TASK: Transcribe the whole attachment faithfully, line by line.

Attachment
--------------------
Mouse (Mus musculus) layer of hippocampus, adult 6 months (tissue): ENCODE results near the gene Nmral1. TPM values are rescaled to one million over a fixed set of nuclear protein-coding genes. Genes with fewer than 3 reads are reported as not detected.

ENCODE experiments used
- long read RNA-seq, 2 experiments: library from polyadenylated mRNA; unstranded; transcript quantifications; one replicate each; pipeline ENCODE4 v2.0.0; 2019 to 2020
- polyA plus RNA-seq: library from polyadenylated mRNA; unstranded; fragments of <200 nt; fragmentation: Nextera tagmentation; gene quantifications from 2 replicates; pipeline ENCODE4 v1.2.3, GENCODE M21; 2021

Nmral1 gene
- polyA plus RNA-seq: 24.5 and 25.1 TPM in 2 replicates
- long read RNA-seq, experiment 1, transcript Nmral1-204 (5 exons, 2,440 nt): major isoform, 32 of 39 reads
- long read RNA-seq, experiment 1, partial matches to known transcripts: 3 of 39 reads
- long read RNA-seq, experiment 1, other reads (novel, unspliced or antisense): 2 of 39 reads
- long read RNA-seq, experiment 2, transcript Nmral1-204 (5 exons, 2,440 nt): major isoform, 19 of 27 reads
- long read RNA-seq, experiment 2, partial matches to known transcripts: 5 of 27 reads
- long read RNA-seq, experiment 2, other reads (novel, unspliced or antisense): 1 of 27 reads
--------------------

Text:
Mouse (Mus musculus) layer of hippocampus, adult 6 months (tissue): ENCODE results near the gene Nmral1. TPM values are rescaled to one million over a fixed set of nuclear protein-coding genes. Genes with fewer than 3 reads are reported as not detected.

ENCODE experiments used
- long read RNA-seq, 2 experiments: library from polyadenylated mRNA; unstranded; transcript quantifications; one replicate each; pipeline ENCODE4 v2.0.0; 2019 to 2020
- polyA plus RNA-seq: library from polyadenylated mRNA; unstranded; fragments of <200 nt; fragmentation: Nextera tagmentation; gene quantifications from 2 replicates; pipeline ENCODE4 v1.2.3, GENCODE M21; 2021

Nmral1 gene
- polyA plus RNA-seq: 24.5 and 25.1 TPM in 2 replicates
- long read RNA-seq, experiment 1, transcript Nmral1-204 (5 exons, 2,440 nt): major isoform, 32 of 39 reads
- long read RNA-seq, experiment 1, partial matches to known transcripts: 3 of 39 reads
- long read RNA-seq, experiment 1, other reads (novel, unspliced or antisense): 2 of 39 reads
- long read RNA-seq, experiment 2, transcript Nmral1-204 (5 exons, 2,440 nt): major isoform, 19 of 27 reads
- long read RNA-seq, experiment 2, partial matches to known transcripts: 5 of 27 reads
- long read RNA-seq, experiment 2, other reads (novel, unspliced or antisense): 1 of 27 reads